http://www.fff.org/freedom/fd1007f.asp

4.  “ForeclosureGate Could Force Bank Nationalization”

http://globalresearch.ca/index.php?context=va&aid=21793

5.  ”

The money powers prey upon the nation in times of peace, and conspire against it in times of adversity. It is more despotic than monarchy, more insolent than autocracy, more selfish than bureaucracy. I see in the near future a crisis approaching that unnerves me and causes me to tremble for the safety of my country. Corporations have been enthroned, an era of corruption will follow and the money power of the country will endeavor and prolong its reign by working upon the prejudices of the people, until the wealth is aggregated into a few hands and the republic is destroyed. — Abraham Lincoln, Nov. 21, 1864  http://www.campaignforliberty.com/profile.php?member=Jason_Mazzy

 

Foreclosuregate will soon again dominate the financial news along with the three class action lawsuits – one is a RICO suit, entered against JPMorgan Chase and HSBC for rigging the silver markets.

Irrespective of what Wall Street tells you, but in Foreclosuregate we are taking about 2 trillion in securitizations, plus $500 billion in second mortgages. These bonds were all rated AAA by S&P, Moody’s and Fitch, but were in fact BBB. We have written over and over again questioning why the buyers were stupid enough to be buyers, or why no civil suits or criminal actions were filed for three years. our synopsis tells us the buyers, particularly the Europeans, who purchased 60% of this toxic paper, were either collectively grossly incompetent, or they had the bonds secretly guaranteed by the Fed. Hundreds of lawyers cannot be that stupid, so we believe the latter. The losses for lenders will be somewhere north of $500 billion. This kind of payout will take down Bank of America, JPMorgan Chase, Wells Fargo, Citi Group and Deutsche Bank, and a number of others will suffer large losses. We have yet to see large class action suits and they could compound the losses. As you have already seen Fannie, Freddie, PIMCO and the NY Fed have already banded together to protect their positions. What we are seeing is intercine fighting to see who will lose the most money among the elitists. This internal warfare is good for us because it puts them off balance and other issues dear to their hearts, such as world government are pushed to the side at least temporarily. The only way these banks can stay in business is to be nationalized, so that you the taxpayer will have the privilege of paying for their losses. Anyone who owns stock in these banks and HSBC should have their heads’ examined. When it comes to legal action the court system is a sham. Countrywide’s Mazillo was fined and BofA paid the fine. Mozilo should be doing 25 years for criminal fraud. Stand by we are only at the beginning of this fraud extravaganza.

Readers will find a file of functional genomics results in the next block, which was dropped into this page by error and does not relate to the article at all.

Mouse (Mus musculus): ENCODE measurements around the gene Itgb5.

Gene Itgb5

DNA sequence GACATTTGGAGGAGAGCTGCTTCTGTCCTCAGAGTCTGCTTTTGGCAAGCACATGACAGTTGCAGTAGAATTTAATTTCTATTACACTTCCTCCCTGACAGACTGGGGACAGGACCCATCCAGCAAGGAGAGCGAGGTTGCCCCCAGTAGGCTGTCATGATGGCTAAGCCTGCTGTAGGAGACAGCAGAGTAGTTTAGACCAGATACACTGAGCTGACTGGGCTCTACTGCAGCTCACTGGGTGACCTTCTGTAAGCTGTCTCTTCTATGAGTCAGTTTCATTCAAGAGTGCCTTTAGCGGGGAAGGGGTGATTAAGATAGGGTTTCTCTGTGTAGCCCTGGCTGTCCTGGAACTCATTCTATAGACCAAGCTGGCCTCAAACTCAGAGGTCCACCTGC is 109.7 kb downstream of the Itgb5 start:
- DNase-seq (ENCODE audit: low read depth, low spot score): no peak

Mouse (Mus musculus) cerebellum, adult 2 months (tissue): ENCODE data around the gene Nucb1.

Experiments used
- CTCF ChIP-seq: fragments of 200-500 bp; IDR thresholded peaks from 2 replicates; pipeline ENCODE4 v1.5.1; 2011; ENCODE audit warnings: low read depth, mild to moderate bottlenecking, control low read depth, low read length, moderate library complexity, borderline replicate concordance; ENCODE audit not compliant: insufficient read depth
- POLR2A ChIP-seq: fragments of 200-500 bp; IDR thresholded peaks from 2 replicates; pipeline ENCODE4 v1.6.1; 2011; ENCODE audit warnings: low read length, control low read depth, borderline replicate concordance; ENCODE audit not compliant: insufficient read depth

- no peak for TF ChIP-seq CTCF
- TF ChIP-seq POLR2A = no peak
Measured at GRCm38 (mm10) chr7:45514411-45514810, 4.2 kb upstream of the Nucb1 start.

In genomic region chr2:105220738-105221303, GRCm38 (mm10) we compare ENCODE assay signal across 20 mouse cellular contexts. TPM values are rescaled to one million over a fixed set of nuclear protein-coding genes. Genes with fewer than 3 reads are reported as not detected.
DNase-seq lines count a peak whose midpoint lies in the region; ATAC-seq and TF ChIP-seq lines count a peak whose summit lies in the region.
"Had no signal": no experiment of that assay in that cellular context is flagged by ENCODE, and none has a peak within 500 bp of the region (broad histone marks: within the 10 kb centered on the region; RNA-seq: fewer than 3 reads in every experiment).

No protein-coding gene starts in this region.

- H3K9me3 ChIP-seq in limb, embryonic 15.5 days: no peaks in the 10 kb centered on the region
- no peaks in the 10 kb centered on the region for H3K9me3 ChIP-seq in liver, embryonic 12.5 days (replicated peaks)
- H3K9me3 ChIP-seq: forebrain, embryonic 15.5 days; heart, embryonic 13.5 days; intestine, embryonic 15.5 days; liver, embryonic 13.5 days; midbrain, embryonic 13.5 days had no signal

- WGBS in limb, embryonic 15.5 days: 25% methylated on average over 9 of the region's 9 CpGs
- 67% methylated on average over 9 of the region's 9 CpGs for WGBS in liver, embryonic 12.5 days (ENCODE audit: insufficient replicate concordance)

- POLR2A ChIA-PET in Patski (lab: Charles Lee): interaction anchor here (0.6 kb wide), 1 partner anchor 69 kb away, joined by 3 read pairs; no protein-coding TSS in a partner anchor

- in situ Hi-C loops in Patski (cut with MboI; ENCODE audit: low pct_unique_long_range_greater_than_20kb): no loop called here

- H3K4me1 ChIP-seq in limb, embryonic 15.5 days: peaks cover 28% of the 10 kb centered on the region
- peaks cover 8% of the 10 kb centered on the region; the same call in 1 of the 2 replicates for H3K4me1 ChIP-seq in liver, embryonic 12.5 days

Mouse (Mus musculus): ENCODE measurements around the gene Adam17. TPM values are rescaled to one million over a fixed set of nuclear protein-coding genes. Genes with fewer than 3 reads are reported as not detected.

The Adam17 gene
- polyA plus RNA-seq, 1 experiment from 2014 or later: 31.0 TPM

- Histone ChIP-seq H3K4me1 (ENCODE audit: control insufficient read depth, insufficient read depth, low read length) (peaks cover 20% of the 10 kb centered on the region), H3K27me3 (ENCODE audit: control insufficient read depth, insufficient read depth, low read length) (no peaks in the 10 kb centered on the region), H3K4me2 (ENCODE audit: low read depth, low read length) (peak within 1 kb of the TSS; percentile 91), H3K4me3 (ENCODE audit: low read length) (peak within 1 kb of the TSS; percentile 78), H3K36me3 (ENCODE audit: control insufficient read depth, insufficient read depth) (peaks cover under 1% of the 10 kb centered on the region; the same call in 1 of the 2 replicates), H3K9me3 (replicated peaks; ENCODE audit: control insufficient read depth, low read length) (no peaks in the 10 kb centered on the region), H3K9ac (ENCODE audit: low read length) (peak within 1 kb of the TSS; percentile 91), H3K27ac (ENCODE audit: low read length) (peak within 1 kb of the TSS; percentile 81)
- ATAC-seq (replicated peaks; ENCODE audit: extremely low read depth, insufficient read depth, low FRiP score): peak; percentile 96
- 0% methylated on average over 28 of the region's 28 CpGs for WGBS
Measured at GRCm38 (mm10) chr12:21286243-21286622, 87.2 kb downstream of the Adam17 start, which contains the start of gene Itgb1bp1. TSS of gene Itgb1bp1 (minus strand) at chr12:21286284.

http://globalresearch.ca/index.php?context=va&aid=21794